14 July 2015
Cycling and The Law: Some Frequently Asked Questions
Can Motorists Park in Cycle Lanes?
Cars and lorries parking in cycle lanes is a particular problem for cyclists as it forces them out of the relative safety of cycle lanes into moving traffic, often with little warning.
But is it legal for motorists to park in cycle lanes? Rule 140 of the Highway Code clearly states: Cycle lanes. These are shown by road markings and signs. You MUST NOT drive or park in a cycle lane marked by a solid white line during its times of operation. Do not drive or park in a cycle lane marked by a broken white line unless it is unavoidable. You MUST NOT park in any cycle lane whilst waiting restrictions apply.
Put simply, the rules on parking in cycle lanes depend on whether the cycle lane has a solid or broken white line running down its right side, and whether any signage is in place.
A solid white line indicates a mandatory cycle lane which motorists, cannot drive or park in. A broken white line is an advisory marking telling motorists they should not drive or park in cycle lanes unless absolutely necessary.
Motorists who are caught parking in a mandatory cycle lane may be given a £50 Fixed Penalty Notice.
Can Cyclists Cycle the Wrong Way Down One-Way Streets?
One-way streets can often make cycle journeys longer and potentially more dangerous as detours can mean there may be more junctions to negotiate.
There have been proposals to introduce arrangements to allow cyclists to ride in both directions down one way streets. However, at present, cyclists can only ride the wrong way down one-way streets if there are signs stating it is permitted.
Cycling and Alcohol: What is Legal?
Cyclists do not have to adhere to the same drink drive limit as motorists. The test for cyclists is whether or not they are “fit to ride.” Both the legal limit and the breath tests the police use for motorists do not apply.
Section 30 of the Road Traffic Act 1988 states: A person who, when riding a cycle on a road or other public place, is unfit to ride through drink or drugs (that is to say, is under the influence of drink or a drug to such an extent as to be incapable of having proper control of the cycle) is guilty of an offence.
Is it Legal to Cycle in Bus Lanes?
Nearly all bus lanes are open to cyclists unless signage indicates otherwise. Cyclists should always look out for passengers getting on or off buses and be careful when overtaking buses that have either pulled in or may be about to pull out from bus stops. Cyclists should never pass between the kerb and a stationary bus at a bus stop.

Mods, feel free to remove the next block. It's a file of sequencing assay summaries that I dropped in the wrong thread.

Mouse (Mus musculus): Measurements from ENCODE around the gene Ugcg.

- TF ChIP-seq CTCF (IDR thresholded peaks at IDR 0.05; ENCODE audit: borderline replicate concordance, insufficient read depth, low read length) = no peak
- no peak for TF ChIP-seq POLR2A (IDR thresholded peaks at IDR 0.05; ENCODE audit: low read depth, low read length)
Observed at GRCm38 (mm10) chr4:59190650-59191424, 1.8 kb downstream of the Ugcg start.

What Are The Penalties for the Most Common Cycling Offences?
Red lights: Cyclists must obey all traffic signs and traffic light signals. Cyclists must not cross the stop line when traffic lights are red. Some junctions have an advanced stop line (ASL) to enable cyclists to position themselves ahead of other traffic.
If cyclists are caught jumping red lights they may be given a £50 Fixed Penalty Notice.
Speeding: Cyclists cannot be booked for speeding, but under the 1847 Town Police Clauses Act, they can be fined for “cycling furiously.”
Under the Offences Against the Person Act 1861, cyclists can be convicted and imprisoned for up to two years if found guilty of “wanton and furious driving,” which causes injury to someone other than themselves.
Under Section 28 of the Road Traffic Act 1988 it is an offence for cyclists to ride recklessly or in a dangerous, careless or inconsiderate manner. Dangerous cycling, defined as riding “far below what would be expected of a competent and careful cyclist,” is a more serious offence than careless and inconsiderate cycling. The maximum penalty for dangerous cycling is £2,500.
Cycling on the Pavement: It is illegal for cyclists to ride on the pavement unless the pavement is marked as a shared use cycling path. If caught riding on the pavement, cyclists can face a £50 Fixed Penalty Notice.
Cycling without lights: It is illegal to cycle on public roads between sunset and sunrise without white front and red rear lights. Lights can be steady or flashing, although it is recommended that cyclists riding in areas without street lighting use a steady front light.
By law, bikes must also be fitted with a red rear reflector and two amber reflectors must be fitted to each pedal.
Oliver Jeffcott is an Associate Personal Injury Solicitor at Slater and Gordon Lawyers in London.
Oliver is a keen cyclist who has written extensively on cycling and road safety for numerous national publications.